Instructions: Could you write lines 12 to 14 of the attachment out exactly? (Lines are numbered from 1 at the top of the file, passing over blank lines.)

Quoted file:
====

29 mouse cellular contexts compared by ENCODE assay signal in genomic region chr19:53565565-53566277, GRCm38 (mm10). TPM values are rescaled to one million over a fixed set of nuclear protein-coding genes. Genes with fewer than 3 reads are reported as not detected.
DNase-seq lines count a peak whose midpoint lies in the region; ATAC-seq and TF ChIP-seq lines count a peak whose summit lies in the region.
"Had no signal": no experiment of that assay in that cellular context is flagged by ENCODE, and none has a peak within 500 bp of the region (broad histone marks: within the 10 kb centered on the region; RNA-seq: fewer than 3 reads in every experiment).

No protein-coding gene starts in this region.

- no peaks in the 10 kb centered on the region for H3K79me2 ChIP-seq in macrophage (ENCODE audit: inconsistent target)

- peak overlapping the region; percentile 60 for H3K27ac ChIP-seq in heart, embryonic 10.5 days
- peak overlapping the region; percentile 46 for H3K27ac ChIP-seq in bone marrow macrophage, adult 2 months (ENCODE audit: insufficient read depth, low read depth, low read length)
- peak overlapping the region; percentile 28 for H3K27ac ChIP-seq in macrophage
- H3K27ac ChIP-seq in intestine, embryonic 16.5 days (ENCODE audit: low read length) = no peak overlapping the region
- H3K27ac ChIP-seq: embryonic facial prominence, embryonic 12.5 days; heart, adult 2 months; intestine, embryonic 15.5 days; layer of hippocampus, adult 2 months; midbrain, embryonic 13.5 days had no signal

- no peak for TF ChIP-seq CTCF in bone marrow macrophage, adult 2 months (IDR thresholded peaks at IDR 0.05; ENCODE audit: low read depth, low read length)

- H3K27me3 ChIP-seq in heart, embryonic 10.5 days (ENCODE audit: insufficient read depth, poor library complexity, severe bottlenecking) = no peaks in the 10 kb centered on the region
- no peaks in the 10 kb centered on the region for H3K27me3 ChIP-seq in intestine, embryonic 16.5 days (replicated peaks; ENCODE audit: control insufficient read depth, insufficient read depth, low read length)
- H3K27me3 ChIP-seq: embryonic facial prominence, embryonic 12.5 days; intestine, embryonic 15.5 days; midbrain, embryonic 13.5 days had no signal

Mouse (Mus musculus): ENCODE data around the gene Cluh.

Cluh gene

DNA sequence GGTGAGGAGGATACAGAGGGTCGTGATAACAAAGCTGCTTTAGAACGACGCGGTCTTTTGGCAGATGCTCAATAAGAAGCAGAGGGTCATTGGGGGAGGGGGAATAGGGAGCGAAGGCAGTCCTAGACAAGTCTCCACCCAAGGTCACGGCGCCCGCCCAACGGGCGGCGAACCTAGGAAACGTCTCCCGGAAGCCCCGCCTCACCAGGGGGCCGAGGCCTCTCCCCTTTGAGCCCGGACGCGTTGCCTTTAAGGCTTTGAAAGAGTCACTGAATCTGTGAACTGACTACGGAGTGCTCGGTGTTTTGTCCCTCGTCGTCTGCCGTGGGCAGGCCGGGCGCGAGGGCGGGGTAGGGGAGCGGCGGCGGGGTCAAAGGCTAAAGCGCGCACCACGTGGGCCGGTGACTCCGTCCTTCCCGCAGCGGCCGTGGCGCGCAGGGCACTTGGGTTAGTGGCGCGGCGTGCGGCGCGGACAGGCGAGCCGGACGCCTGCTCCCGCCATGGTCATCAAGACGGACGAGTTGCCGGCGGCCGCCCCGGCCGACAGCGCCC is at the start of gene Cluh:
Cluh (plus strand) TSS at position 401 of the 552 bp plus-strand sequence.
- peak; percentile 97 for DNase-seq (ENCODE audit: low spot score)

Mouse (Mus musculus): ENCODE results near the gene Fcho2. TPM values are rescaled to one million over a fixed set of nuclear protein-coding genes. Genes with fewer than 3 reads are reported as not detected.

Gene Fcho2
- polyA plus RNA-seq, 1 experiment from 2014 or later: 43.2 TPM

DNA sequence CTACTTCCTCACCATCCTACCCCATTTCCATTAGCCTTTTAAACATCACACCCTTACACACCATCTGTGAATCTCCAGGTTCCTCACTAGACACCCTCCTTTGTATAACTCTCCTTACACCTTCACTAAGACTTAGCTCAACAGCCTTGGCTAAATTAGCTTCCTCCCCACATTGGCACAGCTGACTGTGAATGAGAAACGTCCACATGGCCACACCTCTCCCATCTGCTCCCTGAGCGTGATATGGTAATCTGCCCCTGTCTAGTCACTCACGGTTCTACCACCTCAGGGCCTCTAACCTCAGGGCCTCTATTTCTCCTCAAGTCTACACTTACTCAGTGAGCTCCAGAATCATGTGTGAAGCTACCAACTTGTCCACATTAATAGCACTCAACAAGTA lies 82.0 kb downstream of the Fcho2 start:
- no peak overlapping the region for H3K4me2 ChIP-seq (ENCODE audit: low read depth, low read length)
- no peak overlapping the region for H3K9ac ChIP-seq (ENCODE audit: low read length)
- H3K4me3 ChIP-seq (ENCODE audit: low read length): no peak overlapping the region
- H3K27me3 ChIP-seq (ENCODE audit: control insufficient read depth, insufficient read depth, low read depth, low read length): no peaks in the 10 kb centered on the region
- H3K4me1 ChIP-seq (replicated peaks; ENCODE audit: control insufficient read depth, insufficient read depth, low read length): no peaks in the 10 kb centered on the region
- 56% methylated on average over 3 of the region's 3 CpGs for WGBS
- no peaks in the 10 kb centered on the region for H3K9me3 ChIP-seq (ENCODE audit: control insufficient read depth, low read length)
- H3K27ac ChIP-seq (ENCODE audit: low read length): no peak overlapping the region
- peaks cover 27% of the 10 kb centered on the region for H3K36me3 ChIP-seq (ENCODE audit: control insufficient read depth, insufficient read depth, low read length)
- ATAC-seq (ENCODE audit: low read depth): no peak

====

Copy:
- H3K27me3 ChIP-seq in heart, embryonic 10.5 days (ENCODE audit: insufficient read depth, poor library complexity, severe bottlenecking) = no peaks in the 10 kb centered on the region
- no peaks in the 10 kb centered on the region for H3K27me3 ChIP-seq in intestine, embryonic 16.5 days (replicated peaks; ENCODE audit: control insufficient read depth, insufficient read depth, low read length)
- H3K27me3 ChIP-seq: embryonic facial prominence, embryonic 12.5 days; intestine, embryonic 15.5 days; midbrain, embryonic 13.5 days had no signal